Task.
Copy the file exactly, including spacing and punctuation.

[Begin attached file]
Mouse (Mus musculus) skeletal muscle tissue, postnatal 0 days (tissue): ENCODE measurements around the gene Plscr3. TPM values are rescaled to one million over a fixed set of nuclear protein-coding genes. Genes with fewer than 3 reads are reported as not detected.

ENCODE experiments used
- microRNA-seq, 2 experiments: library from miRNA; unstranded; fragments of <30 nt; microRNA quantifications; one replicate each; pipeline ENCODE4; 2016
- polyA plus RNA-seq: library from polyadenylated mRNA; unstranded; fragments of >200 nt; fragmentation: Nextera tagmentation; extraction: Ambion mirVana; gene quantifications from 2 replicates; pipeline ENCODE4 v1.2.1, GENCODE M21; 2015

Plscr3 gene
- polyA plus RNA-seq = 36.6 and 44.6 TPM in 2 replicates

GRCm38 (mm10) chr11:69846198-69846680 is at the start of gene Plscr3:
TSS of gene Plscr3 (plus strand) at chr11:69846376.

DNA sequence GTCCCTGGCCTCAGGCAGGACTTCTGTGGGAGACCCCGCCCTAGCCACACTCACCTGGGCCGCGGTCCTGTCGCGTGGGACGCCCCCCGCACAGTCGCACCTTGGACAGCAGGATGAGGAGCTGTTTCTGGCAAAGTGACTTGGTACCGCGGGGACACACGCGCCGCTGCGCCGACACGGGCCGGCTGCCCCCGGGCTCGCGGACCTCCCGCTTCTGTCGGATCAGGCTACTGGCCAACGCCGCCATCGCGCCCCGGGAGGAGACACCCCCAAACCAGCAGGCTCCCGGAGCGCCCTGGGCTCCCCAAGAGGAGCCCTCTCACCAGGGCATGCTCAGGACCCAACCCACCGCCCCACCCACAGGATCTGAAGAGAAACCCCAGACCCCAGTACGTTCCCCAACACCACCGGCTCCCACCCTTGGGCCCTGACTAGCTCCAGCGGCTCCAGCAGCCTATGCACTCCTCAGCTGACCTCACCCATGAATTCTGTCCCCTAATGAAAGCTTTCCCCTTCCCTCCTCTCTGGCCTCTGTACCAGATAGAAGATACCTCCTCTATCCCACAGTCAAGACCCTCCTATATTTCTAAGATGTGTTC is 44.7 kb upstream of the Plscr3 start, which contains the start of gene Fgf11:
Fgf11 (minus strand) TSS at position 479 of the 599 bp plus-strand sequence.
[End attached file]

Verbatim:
Mouse (Mus musculus) skeletal muscle tissue, postnatal 0 days (tissue): ENCODE measurements around the gene Plscr3. TPM values are rescaled to one million over a fixed set of nuclear protein-coding genes. Genes with fewer than 3 reads are reported as not detected.

ENCODE experiments used
- microRNA-seq, 2 experiments: library from miRNA; unstranded; fragments of <30 nt; microRNA quantifications; one replicate each; pipeline ENCODE4; 2016
- polyA plus RNA-seq: library from polyadenylated mRNA; unstranded; fragments of >200 nt; fragmentation: Nextera tagmentation; extraction: Ambion mirVana; gene quantifications from 2 replicates; pipeline ENCODE4 v1.2.1, GENCODE M21; 2015

Plscr3 gene
- polyA plus RNA-seq = 36.6 and 44.6 TPM in 2 replicates

GRCm38 (mm10) chr11:69846198-69846680 is at the start of gene Plscr3:
TSS of gene Plscr3 (plus strand) at chr11:69846376.

DNA sequence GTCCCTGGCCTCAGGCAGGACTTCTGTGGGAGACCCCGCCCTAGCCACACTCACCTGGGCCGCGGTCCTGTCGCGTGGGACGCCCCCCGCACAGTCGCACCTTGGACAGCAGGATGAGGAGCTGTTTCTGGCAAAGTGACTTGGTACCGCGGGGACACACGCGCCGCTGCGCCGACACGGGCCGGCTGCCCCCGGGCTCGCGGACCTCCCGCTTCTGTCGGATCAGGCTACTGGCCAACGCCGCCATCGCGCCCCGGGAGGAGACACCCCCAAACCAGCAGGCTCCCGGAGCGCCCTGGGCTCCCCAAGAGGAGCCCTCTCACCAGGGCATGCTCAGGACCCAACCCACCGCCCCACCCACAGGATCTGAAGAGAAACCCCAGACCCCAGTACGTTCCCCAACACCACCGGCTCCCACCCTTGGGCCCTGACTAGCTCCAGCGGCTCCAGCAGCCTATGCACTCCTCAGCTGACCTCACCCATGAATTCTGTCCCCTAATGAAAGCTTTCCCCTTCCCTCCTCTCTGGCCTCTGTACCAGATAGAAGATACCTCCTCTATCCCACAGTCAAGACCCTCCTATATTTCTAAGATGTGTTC is 44.7 kb upstream of the Plscr3 start, which contains the start of gene Fgf11:
Fgf11 (minus strand) TSS at position 479 of the 599 bp plus-strand sequence.